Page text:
If antibiotics fail to resolve an ear infection, it could be due to bacterial resistance, fungal or viral causes, or underlying factors like anatomical issues or immune system problems. Seeking further evaluation from a healthcare provider is essential to determine the cause and explore alternative treatments such as different medications, specialist referrals, or tailored therapies.

Do allergy medicines help ear infections?

Yes, allergy medications can be part of the remedy for earache and infections of the ear. Allergy medicines primarily target symptoms associated with allergic reactions, such as sneezing, itching, and nasal congestion. While they may alleviate some symptoms related to ear infections, such as congestion and sinus pressure, they do not directly treat the disease itself. However, in cases where allergies contribute to ear infections by causing congestion or inflammation in the nasal passages and Eustachian tubes, allergy medicines might indirectly help by reducing congestion and promoting drainage, potentially relieving discomfort associated with the infection.

Does hydrogen peroxide help ear infections?

Hydrogen peroxide can aid in removing earwax buildup, but it should be used cautiously under medical guidance to prevent potential irritation or damage to the ear canal. However, it is not recommended for treating ear infections. Ear infections require proper medical evaluation and treatment, often involving antibiotics or other medications by telemedicine doctors or in-person assessment.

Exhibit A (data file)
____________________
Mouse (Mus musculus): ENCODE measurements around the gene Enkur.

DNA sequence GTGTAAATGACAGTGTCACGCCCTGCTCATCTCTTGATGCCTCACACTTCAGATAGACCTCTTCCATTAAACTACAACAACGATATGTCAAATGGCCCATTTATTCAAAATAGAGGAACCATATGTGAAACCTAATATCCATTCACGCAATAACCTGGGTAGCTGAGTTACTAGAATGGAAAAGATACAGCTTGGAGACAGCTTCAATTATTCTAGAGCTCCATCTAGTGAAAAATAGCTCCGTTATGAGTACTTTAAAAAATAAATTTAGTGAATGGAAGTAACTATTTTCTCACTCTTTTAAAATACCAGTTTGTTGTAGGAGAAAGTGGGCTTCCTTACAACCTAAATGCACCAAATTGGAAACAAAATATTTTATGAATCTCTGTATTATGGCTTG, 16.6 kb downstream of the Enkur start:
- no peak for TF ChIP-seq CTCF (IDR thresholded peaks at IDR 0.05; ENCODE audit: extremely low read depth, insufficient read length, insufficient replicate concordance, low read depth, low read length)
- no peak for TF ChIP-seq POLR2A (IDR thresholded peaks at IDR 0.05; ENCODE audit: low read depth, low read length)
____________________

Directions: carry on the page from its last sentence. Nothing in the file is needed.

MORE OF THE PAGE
Your Doctors Online uses high-quality and trustworthy sources to ensure content accuracy and reliability. We rely on peer-reviewed studies, academic research institutions, and medical associations to provide up-to-date and evidence-based information to the users.

  • Cheng, Kang. “Prevention or Treatment of Hunan Ear Pain, Itch or Vertigo (Dizziness) Caused by Cerumen (Earwax) Impaction and Ear Hairs.” Open Science Journal of Clinical Medicine 7.2 (2019): 48-51.
  • Büyükcam, Ayşe, et al. “Pediatricians′ attitudes in management of acute otitis media and ear pain in Turkey.” International Journal of Pediatric Otorhinolaryngology 107 (2018): 14-20.
  • Shaikh, Nader, et al. “How do parents of preverbal children with acute otitis media determine how much ear pain their child is having?.” The Journal of Pain 11.12 (2010): 1291-1294.
  • McWilliams, Deborah B., et al. “A program of anticipatory guidance for the prevention of emergency department visits for ear pain.” Archives of pediatrics & adolescent medicine 162.2 (2008): 151-156.